Bougainville cocoa farmers could comfortably triple their production by using the right planting materials and improving their management practices, according to a leading agribusiness specialist.
Agricultural consultant David Anderson has conducted an Australian Government funded analysis of Bougainville’s cocoa industry, together with the Autonomous Bougainville Government (ABG) Department of Primary Industries, which seeks to boost output and lift quality at every stage of production.
David’s been in Bougainville talking to hundreds of cocoa industry stakeholders – from farmers, to nurserymen, fermenters, buyers, exporters and ABG ministers.
The Cocoa Value Chain Diagnosis is part of a wider strategy to improve the productivity and profitability of key agricultural sectors through the AUD3.5 million per year Commodity Support Facility.
The Facility is being administered jointly across the ABG, Papua New Guinea, New Zealand and Australian Governments, with Australia’s contributions managed by the Tetra Tech International Development-managed Provincial and Local-level Governments Program.
The Facility will engage the private sector, encourage innovation and create income-earning opportunities for women and young people.
Mr Anderson explained that there are a range of factors affecting the autonomous region’s cocoa production, including difficulties in accessing quality hybrids, unmet demand for technical assistance and poor management of the cocoa pod borer.
He said if constraints on the industry were addressed, Bougainville cocoa farmers could substantially increase their production.
“I think they can go from about 200-500kg per hectare, to an average of 1500kg per hectare,” Mr Anderson said.
“But the genetic potential of the clones that are being provided to farmers is even higher; up to 2000kg or even 3000kg a hectare.
“With very good agricultural practices, very good post-harvest management, people can produce even six times what they are currently producing today. So there is tremendous opportunity for increasing household income.”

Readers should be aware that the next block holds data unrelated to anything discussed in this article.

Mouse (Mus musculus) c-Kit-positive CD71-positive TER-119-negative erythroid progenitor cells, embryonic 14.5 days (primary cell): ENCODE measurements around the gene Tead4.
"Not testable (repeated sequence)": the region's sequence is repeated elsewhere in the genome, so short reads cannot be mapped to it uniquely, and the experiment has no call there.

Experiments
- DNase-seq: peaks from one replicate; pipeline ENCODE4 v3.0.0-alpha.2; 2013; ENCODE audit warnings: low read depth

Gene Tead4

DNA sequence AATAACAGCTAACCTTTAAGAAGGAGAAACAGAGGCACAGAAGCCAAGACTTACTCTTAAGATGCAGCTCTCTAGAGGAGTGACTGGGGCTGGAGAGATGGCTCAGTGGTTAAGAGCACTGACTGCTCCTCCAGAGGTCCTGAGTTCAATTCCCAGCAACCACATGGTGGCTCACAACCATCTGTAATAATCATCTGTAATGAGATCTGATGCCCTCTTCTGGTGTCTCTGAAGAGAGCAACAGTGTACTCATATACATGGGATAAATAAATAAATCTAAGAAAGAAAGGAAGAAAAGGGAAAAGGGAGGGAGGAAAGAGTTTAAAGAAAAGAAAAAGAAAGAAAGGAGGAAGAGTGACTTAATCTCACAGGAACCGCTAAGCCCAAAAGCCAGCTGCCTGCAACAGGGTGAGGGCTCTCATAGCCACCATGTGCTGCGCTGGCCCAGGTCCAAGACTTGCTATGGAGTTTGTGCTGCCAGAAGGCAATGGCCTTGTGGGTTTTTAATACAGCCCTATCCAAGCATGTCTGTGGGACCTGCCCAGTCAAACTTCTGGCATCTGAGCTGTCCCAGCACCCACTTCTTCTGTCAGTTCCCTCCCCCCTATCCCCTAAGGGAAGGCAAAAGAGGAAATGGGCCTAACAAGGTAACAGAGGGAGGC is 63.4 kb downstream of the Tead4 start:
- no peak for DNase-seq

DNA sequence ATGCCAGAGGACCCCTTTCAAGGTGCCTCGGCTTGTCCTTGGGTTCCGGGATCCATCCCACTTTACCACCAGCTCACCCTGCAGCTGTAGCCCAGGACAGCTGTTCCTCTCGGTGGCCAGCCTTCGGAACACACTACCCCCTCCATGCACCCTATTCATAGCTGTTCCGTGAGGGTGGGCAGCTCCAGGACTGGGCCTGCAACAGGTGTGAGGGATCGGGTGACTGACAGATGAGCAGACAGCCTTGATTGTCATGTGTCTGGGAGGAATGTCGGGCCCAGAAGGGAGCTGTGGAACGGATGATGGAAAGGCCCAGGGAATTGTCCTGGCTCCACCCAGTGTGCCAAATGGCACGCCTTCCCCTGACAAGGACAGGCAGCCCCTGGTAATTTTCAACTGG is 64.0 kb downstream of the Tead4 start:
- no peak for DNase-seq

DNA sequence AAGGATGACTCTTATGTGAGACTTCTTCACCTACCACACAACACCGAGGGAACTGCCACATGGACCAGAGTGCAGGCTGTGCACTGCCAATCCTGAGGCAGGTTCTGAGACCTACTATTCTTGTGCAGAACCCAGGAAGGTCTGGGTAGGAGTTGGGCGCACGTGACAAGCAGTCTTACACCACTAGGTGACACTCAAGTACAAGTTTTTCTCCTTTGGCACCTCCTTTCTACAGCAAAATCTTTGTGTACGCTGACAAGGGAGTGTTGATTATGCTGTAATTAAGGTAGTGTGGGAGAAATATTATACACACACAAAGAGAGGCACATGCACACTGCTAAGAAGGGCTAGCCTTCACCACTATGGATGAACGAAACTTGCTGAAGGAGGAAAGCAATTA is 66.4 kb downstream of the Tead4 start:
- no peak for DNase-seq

ABG Primary Industries Minister Nicholas Daku agrees with these sentiments.
“As the Minister responsible for the Department of Primary Industry, I am really happy with the work put into strengthening the cocoa value chain in Bougainville,” Mr Daku said.
“The initiative by the ABG, in partnership with the Australian Government, the New Zealand Government and other development partners, will certainly assist many farmers located throughout rural Bougainville.”
The Australian High Commission’s James Marshall said cocoa was a crucial industry for the autonomous region.
“Around two thirds of the people of Bougainville rely on agriculture, particularly cocoa, for their income,” Mr Marshall said.
“So this is an opportunity for a really inclusive and widespread economic development initiative which will put money into people’s pockets.
“It’s also an opportunity, because it is so widespread, for the ABG to raise significant revenue over the long-term.”
Mr Anderson said while Bougainville’s cocoa farmers were struggling, they were well aware of the challenges they faced and how they could begin to address them.
“Everybody seemed to be very knowledgeable and articulate in terms of expressing what their issues were in relation to improving the cocoa value chain,” he said.
“It was some very good feedback from those people on what the issues are and what some of the solutions might be.”
Prior to the Bougainville Crisis in 1988, the now-autonomous region exported about 30,000 tonnes of cocoa – the highest of any Papua New Guinean province. That fell to just a few thousand tonnes during the crisis.
Production had recovered to about 26,000 tonnes by 2009, when the cocoa pod borer hit the industry driving production down to about 13,000 tonnes today.